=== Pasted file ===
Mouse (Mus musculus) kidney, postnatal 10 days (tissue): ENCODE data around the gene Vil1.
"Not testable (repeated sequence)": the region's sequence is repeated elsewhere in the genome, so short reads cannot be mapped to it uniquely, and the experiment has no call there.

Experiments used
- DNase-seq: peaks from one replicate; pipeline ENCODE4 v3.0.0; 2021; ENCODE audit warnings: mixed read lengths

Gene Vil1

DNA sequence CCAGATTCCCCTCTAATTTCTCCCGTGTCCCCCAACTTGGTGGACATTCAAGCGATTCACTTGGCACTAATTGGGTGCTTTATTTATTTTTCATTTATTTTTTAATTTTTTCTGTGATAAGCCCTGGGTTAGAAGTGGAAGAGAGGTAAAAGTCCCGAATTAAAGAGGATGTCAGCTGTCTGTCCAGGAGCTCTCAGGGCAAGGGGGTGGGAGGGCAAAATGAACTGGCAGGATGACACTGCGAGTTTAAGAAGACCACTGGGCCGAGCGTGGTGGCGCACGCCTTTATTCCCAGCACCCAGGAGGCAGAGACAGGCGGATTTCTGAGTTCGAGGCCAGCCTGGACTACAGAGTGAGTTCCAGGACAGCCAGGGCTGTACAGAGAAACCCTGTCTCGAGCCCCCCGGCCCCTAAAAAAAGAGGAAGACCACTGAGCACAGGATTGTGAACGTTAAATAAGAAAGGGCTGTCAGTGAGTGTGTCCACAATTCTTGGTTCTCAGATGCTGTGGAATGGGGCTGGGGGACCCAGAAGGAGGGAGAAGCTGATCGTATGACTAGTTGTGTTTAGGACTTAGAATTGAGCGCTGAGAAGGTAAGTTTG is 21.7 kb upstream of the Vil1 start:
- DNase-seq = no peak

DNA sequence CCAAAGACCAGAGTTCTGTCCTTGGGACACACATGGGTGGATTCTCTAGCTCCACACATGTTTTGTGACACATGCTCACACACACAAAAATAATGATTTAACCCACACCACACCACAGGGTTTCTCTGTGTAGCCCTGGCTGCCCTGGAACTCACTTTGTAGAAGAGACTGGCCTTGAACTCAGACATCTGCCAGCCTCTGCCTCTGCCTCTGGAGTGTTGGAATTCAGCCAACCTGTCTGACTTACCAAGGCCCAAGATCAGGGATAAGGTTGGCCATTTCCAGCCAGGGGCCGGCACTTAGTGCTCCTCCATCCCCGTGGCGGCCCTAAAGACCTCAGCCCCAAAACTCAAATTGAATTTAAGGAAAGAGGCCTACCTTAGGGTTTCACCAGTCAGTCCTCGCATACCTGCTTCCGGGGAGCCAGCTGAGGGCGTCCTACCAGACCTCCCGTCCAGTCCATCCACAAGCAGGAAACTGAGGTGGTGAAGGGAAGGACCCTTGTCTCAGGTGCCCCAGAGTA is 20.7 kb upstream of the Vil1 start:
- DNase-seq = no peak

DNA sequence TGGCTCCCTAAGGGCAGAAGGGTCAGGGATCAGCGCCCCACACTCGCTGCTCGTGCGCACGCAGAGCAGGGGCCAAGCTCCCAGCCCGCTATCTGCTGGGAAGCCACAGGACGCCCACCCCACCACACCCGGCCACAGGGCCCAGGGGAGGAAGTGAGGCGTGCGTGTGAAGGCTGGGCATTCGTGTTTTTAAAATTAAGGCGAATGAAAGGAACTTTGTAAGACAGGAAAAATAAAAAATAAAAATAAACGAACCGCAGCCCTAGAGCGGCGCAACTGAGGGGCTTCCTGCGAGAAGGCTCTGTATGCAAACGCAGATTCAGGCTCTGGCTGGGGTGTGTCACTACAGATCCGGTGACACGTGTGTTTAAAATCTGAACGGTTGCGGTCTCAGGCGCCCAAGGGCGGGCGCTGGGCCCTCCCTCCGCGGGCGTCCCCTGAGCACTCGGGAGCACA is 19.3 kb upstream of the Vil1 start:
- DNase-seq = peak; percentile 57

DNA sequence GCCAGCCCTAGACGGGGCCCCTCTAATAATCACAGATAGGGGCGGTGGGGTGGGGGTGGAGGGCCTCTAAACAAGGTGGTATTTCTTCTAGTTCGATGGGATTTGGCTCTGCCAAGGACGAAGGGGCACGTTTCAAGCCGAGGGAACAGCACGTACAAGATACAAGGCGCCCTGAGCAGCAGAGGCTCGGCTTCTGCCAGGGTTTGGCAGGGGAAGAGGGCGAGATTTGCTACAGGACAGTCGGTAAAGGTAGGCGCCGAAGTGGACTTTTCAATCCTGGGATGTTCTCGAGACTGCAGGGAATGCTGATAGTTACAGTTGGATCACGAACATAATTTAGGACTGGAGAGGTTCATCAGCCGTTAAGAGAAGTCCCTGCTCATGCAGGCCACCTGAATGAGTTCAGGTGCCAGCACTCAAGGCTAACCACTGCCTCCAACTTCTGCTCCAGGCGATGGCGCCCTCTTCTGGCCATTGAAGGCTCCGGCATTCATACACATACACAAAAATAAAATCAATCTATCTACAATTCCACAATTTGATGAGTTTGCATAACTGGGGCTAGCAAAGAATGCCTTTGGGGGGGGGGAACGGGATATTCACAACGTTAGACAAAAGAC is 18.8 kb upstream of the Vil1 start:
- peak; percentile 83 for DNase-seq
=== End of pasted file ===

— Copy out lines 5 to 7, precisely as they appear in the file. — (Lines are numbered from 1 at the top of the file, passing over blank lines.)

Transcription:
Gene Vil1

DNA sequence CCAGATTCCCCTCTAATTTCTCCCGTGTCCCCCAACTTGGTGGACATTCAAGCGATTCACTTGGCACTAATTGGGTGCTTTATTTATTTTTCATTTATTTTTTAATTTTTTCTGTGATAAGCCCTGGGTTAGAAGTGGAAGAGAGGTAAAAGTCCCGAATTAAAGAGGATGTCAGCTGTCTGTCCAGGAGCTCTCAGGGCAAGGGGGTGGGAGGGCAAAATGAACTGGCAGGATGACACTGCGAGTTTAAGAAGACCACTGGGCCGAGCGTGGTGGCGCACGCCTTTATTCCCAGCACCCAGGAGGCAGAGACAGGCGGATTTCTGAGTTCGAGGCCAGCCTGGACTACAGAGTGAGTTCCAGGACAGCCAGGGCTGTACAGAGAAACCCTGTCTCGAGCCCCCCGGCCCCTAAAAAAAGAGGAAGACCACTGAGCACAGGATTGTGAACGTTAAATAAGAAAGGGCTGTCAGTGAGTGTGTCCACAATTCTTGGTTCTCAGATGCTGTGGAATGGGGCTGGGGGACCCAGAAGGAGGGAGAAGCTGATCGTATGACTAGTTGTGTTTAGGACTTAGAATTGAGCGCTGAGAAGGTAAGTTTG is 21.7 kb upstream of the Vil1 start:
- DNase-seq = no peak